Rethinking discipline

Published 6:00 am Monday, June 17, 2019

Many times, parents equate disciplining their children with punishment. But there is a completely different way to think about discipline and still raise productive, respectful adults who are successful members of society.

If you get to the root of the word, discipline actually means to teach or give instruction to someone. So if you think about disciplining your children as providing constructive teaching or instruction, then you can build a level of respect while still strengthening your bond with them.

Some parents can be too hard on their children and berate them for making mistakes. This is not the best response as it can make a child feel like they are bad or have done something wrong. As they get older, children who have had their parents berate them throughout their adolescence, tend to hide things from their parents. On the other hand, making excuses for a child’s bad behavior is not the best form of discipline as the child does not learn to take responsibility for their actions and as they grow, they tend to blame others for their shortcomings.

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Appropriate discipline teaches your child that mistakes happen, and it’s ok to make them as long as you own up to the mistake and have a plan to correct the situation so it doesn’t happen again. When your child makes a mistake or disobeys you, explain to them why it was a mistake and allow them to brainstorm ways they can correct the mistake both in the immediate future and for the long-term. Using this form of discipline, children learn to become responsible for their actions while developing problem solving skills. At the same time, their self-confidence and self-worth remain intact.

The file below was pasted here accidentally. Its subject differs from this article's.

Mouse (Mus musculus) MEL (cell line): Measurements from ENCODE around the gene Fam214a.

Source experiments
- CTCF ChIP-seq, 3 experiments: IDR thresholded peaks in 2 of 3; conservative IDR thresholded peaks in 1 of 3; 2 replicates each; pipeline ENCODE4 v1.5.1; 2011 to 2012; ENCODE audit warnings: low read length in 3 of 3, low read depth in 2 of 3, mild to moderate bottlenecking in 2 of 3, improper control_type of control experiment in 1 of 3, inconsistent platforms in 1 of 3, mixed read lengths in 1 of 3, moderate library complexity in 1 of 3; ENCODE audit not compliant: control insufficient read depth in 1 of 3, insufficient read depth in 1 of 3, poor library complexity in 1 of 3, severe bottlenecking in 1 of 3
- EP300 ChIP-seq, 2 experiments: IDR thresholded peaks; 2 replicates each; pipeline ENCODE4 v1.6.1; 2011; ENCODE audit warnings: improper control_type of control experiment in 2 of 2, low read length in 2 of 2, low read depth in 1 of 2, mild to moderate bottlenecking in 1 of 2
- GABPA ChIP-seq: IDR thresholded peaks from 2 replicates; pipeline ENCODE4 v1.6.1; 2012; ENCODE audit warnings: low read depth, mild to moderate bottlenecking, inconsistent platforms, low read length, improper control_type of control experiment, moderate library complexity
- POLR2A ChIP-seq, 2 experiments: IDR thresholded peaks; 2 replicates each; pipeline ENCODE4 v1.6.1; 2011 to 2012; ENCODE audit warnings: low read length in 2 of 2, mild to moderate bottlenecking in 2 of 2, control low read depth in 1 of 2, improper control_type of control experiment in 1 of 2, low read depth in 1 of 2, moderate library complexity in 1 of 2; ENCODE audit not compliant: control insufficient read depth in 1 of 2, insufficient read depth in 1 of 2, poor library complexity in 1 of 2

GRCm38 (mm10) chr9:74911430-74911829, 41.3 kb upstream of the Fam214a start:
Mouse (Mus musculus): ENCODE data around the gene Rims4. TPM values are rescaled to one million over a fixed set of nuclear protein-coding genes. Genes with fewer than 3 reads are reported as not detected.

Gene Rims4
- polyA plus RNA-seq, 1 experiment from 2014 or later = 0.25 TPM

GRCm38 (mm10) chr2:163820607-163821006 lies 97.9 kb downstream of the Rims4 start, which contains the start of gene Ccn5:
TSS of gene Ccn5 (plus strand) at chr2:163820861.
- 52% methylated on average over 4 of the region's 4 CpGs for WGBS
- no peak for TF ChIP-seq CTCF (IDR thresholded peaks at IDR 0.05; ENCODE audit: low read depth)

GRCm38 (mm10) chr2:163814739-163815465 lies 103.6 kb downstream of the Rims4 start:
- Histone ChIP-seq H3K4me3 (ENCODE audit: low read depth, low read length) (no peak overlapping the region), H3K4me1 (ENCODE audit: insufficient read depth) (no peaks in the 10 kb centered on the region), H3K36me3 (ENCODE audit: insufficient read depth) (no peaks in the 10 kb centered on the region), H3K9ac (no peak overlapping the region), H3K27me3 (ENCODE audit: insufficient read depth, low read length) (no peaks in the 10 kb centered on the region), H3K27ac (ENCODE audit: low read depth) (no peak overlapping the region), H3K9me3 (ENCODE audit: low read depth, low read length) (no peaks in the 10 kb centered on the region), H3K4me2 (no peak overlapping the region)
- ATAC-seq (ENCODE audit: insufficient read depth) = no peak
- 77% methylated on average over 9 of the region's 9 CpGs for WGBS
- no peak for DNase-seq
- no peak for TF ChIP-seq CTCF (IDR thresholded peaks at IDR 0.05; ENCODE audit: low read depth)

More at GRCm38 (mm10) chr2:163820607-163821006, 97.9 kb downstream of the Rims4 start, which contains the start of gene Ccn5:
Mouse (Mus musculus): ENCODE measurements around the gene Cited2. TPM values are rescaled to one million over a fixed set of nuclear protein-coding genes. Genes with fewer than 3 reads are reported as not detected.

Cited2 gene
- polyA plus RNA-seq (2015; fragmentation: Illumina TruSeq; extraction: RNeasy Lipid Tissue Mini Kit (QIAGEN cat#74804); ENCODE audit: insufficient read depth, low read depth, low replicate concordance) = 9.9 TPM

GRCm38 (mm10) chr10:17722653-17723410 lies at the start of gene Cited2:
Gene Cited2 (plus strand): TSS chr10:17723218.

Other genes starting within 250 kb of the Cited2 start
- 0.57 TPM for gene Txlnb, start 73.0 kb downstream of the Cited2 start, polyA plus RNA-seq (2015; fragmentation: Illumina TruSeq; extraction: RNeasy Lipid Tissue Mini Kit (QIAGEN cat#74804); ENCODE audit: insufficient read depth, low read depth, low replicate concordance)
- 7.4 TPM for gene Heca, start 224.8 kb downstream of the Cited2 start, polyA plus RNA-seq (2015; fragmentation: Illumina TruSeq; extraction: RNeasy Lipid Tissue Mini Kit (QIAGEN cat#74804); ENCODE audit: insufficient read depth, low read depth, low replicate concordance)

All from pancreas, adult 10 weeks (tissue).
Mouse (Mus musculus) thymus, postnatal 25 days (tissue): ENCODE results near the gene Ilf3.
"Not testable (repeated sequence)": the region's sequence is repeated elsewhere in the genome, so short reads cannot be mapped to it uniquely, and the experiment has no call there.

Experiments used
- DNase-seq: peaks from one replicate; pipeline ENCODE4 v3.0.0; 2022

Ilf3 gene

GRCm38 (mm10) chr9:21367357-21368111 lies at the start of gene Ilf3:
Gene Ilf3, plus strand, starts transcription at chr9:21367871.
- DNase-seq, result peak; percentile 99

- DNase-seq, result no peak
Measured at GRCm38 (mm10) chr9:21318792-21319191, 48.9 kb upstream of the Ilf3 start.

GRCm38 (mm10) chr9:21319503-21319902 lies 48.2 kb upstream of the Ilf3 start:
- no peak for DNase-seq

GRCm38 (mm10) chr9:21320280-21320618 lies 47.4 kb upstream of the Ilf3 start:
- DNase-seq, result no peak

You should set boundaries and have behavioral expectations for your children. When determining those boundaries, be flexible and consider your child’s age and developmental abilities to ensure they are something the child can easily follow. Boundaries should be implemented for a child’s safety or to teach them and not just for your comfort or convenience. Pushback is a natural part of boundary setting as it’s a child’s way of testing the security of their environment and trustworthiness of their parents. As a parent, children want to know if you are going to be consistent, that you have their best interest at heart and that you are still going to love them if they make mistakes.

Remember parenting and disciplining is not easy, and things may not go as smoothly as you would like. You should celebrate small victories in a child’s behavioral improvements. A good way to measure these improvements, is to think about DIF, which stands for duration, intensity and frequency. If any aspect of your child’s behavior is improving using DIF, then you are on the right track. When school’s in session, another good indicator of positive behavior changes is to check with your child’s school about their classroom behavior. Often children will behave better at school than at home because home is their safe place to break down and relax. Home is also a safe environment to try new behaviors.

More parenting information is available at the Bell County Extension office.

Rebecca Miller is the Bell County extension agent for family and consumer sciences. Educational programs of the Kentucky Cooperative Extension serve all people regardless of race, color, age, sex, religion, disability or national origin. Source: David Weisenhorn, senior extension specialist for parenting